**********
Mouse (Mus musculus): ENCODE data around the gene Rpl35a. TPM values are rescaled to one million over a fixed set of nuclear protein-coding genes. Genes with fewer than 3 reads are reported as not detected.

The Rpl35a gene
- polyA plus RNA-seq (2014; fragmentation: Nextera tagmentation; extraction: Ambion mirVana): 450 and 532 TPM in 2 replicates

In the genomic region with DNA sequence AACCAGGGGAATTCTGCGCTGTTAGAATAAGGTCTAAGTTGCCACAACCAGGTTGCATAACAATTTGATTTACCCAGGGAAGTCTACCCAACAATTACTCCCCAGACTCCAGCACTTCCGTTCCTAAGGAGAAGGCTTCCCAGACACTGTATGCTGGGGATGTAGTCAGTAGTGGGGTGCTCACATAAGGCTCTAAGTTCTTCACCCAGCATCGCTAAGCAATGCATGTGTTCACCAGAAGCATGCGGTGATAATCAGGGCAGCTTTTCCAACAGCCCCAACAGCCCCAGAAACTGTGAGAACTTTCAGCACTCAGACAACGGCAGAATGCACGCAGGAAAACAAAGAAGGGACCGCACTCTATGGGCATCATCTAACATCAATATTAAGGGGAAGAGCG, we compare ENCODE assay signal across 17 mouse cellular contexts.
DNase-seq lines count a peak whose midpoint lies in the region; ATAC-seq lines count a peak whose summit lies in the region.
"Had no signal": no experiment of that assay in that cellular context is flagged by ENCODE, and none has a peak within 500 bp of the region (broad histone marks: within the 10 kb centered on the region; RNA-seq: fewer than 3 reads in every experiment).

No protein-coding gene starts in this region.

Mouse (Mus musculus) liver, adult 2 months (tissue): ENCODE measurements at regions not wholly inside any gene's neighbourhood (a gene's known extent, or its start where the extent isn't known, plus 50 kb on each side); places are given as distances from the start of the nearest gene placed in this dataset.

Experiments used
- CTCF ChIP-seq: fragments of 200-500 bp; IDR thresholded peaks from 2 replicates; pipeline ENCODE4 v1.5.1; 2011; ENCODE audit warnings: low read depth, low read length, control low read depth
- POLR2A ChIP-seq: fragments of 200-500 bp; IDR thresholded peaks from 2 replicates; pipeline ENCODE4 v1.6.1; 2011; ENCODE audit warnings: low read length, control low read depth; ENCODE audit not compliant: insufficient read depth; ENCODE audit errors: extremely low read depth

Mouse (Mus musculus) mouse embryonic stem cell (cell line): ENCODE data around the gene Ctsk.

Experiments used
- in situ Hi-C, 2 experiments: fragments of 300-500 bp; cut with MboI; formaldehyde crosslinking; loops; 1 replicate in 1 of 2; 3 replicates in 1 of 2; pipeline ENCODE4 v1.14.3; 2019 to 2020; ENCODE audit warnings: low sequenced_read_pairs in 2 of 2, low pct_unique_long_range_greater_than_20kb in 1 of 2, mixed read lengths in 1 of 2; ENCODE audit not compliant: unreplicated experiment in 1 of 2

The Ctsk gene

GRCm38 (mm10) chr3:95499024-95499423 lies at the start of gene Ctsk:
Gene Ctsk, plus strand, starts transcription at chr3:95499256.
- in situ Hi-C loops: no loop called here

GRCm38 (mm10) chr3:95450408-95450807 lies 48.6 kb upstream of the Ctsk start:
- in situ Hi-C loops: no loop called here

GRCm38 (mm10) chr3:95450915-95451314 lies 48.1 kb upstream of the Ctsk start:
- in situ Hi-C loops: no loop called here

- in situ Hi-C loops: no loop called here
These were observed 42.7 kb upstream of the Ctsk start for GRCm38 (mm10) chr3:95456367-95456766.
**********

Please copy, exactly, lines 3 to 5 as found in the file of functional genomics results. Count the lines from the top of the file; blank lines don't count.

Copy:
- polyA plus RNA-seq (2014; fragmentation: Nextera tagmentation; extraction: Ambion mirVana): 450 and 532 TPM in 2 replicates

In the genomic region with DNA sequence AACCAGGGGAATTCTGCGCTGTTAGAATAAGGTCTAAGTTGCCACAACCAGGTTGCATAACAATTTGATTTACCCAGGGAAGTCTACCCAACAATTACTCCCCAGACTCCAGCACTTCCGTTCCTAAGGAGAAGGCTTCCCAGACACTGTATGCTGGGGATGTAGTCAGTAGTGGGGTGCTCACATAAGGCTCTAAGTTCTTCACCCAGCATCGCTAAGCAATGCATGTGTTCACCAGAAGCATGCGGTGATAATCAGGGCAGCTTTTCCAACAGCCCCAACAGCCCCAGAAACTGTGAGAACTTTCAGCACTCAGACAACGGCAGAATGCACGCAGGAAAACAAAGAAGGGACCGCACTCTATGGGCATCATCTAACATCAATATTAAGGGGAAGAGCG, we compare ENCODE assay signal across 17 mouse cellular contexts.
DNase-seq lines count a peak whose midpoint lies in the region; ATAC-seq lines count a peak whose summit lies in the region.